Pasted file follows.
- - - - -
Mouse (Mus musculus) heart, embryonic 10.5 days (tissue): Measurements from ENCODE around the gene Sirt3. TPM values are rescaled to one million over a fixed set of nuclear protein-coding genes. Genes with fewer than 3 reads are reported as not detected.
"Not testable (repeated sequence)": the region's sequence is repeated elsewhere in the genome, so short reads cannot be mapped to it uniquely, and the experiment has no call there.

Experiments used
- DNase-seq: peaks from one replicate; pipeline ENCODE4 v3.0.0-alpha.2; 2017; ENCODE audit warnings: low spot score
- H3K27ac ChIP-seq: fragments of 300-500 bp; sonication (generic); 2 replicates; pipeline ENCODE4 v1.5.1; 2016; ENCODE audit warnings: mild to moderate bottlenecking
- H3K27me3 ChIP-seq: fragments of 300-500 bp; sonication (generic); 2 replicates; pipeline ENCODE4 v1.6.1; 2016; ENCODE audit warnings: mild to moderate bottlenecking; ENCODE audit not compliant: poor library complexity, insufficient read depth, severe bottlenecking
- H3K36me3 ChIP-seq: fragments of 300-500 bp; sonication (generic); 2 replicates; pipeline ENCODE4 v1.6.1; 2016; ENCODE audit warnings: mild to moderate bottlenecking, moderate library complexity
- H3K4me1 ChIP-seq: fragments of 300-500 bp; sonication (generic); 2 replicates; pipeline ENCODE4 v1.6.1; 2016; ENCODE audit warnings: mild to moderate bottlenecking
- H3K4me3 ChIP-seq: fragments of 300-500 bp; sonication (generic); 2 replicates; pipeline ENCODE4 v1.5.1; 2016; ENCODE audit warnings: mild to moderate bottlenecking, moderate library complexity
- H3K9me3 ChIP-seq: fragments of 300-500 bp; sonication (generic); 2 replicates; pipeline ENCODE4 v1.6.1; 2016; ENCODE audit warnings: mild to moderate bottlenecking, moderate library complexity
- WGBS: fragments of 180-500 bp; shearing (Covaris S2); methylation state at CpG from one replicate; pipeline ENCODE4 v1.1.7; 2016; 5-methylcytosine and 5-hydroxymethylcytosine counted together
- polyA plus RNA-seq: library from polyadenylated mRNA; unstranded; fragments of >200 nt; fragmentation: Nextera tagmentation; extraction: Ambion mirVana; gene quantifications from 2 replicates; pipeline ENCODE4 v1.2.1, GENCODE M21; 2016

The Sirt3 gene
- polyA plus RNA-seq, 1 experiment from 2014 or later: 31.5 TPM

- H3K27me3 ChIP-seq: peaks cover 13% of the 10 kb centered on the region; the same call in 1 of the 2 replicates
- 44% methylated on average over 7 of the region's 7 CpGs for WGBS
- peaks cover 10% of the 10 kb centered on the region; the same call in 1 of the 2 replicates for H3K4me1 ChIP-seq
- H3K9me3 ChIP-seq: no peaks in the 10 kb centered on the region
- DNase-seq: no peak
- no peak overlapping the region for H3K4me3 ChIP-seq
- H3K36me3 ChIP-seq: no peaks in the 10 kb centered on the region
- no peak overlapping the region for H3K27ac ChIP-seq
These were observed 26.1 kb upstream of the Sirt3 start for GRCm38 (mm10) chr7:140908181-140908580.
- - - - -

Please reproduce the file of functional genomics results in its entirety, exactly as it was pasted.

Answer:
Mouse (Mus musculus) heart, embryonic 10.5 days (tissue): Measurements from ENCODE around the gene Sirt3. TPM values are rescaled to one million over a fixed set of nuclear protein-coding genes. Genes with fewer than 3 reads are reported as not detected.
"Not testable (repeated sequence)": the region's sequence is repeated elsewhere in the genome, so short reads cannot be mapped to it uniquely, and the experiment has no call there.

Experiments used
- DNase-seq: peaks from one replicate; pipeline ENCODE4 v3.0.0-alpha.2; 2017; ENCODE audit warnings: low spot score
- H3K27ac ChIP-seq: fragments of 300-500 bp; sonication (generic); 2 replicates; pipeline ENCODE4 v1.5.1; 2016; ENCODE audit warnings: mild to moderate bottlenecking
- H3K27me3 ChIP-seq: fragments of 300-500 bp; sonication (generic); 2 replicates; pipeline ENCODE4 v1.6.1; 2016; ENCODE audit warnings: mild to moderate bottlenecking; ENCODE audit not compliant: poor library complexity, insufficient read depth, severe bottlenecking
- H3K36me3 ChIP-seq: fragments of 300-500 bp; sonication (generic); 2 replicates; pipeline ENCODE4 v1.6.1; 2016; ENCODE audit warnings: mild to moderate bottlenecking, moderate library complexity
- H3K4me1 ChIP-seq: fragments of 300-500 bp; sonication (generic); 2 replicates; pipeline ENCODE4 v1.6.1; 2016; ENCODE audit warnings: mild to moderate bottlenecking
- H3K4me3 ChIP-seq: fragments of 300-500 bp; sonication (generic); 2 replicates; pipeline ENCODE4 v1.5.1; 2016; ENCODE audit warnings: mild to moderate bottlenecking, moderate library complexity
- H3K9me3 ChIP-seq: fragments of 300-500 bp; sonication (generic); 2 replicates; pipeline ENCODE4 v1.6.1; 2016; ENCODE audit warnings: mild to moderate bottlenecking, moderate library complexity
- WGBS: fragments of 180-500 bp; shearing (Covaris S2); methylation state at CpG from one replicate; pipeline ENCODE4 v1.1.7; 2016; 5-methylcytosine and 5-hydroxymethylcytosine counted together
- polyA plus RNA-seq: library from polyadenylated mRNA; unstranded; fragments of >200 nt; fragmentation: Nextera tagmentation; extraction: Ambion mirVana; gene quantifications from 2 replicates; pipeline ENCODE4 v1.2.1, GENCODE M21; 2016

The Sirt3 gene
- polyA plus RNA-seq, 1 experiment from 2014 or later: 31.5 TPM

- H3K27me3 ChIP-seq: peaks cover 13% of the 10 kb centered on the region; the same call in 1 of the 2 replicates
- 44% methylated on average over 7 of the region's 7 CpGs for WGBS
- peaks cover 10% of the 10 kb centered on the region; the same call in 1 of the 2 replicates for H3K4me1 ChIP-seq
- H3K9me3 ChIP-seq: no peaks in the 10 kb centered on the region
- DNase-seq: no peak
- no peak overlapping the region for H3K4me3 ChIP-seq
- H3K36me3 ChIP-seq: no peaks in the 10 kb centered on the region
- no peak overlapping the region for H3K27ac ChIP-seq
These were observed 26.1 kb upstream of the Sirt3 start for GRCm38 (mm10) chr7:140908181-140908580.